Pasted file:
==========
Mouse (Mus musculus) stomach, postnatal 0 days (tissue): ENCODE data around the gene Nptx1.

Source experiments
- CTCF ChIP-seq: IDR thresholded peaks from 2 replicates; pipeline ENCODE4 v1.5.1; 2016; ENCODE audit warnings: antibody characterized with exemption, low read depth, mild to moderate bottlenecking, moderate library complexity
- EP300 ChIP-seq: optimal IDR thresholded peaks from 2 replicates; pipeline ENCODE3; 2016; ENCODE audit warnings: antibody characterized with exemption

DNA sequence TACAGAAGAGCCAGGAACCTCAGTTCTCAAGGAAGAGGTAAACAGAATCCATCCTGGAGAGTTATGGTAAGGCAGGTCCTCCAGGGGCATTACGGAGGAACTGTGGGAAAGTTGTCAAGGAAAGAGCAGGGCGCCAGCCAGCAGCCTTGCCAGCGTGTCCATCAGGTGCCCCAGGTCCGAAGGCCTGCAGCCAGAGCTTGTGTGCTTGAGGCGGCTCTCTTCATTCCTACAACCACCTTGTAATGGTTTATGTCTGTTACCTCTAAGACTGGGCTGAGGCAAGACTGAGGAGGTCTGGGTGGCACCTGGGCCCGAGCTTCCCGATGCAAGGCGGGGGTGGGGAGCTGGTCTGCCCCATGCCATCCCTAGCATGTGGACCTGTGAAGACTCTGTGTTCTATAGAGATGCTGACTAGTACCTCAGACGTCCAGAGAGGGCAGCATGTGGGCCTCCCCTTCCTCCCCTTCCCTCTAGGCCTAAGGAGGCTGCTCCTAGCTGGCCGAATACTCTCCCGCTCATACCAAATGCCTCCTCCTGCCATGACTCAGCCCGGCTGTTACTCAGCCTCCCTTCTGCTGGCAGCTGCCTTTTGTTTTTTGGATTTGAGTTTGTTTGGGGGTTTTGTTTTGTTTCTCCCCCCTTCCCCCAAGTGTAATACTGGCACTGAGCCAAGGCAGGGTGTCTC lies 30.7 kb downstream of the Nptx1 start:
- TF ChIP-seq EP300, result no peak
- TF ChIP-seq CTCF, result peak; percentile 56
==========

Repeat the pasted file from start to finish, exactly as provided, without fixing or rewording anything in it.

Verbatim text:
Mouse (Mus musculus) stomach, postnatal 0 days (tissue): ENCODE data around the gene Nptx1.

Source experiments
- CTCF ChIP-seq: IDR thresholded peaks from 2 replicates; pipeline ENCODE4 v1.5.1; 2016; ENCODE audit warnings: antibody characterized with exemption, low read depth, mild to moderate bottlenecking, moderate library complexity
- EP300 ChIP-seq: optimal IDR thresholded peaks from 2 replicates; pipeline ENCODE3; 2016; ENCODE audit warnings: antibody characterized with exemption

DNA sequence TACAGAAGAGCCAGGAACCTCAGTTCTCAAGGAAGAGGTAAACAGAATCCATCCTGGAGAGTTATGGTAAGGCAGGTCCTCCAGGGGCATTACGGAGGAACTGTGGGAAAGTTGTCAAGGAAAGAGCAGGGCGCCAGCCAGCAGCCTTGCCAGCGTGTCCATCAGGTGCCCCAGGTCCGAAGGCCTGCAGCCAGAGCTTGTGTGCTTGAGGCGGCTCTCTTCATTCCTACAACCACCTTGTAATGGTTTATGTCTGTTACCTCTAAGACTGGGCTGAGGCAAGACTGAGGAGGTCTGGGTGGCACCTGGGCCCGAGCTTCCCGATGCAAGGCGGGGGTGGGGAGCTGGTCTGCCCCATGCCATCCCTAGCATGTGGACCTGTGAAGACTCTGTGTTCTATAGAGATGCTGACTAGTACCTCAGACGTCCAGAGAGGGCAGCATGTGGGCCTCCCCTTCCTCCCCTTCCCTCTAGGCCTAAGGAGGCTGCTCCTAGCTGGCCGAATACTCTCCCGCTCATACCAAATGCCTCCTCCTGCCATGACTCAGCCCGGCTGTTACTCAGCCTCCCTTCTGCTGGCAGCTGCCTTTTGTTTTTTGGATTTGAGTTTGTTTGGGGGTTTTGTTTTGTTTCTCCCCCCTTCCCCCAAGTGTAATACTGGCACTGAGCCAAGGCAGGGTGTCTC lies 30.7 kb downstream of the Nptx1 start:
- TF ChIP-seq EP300, result no peak
- TF ChIP-seq CTCF, result peak; percentile 56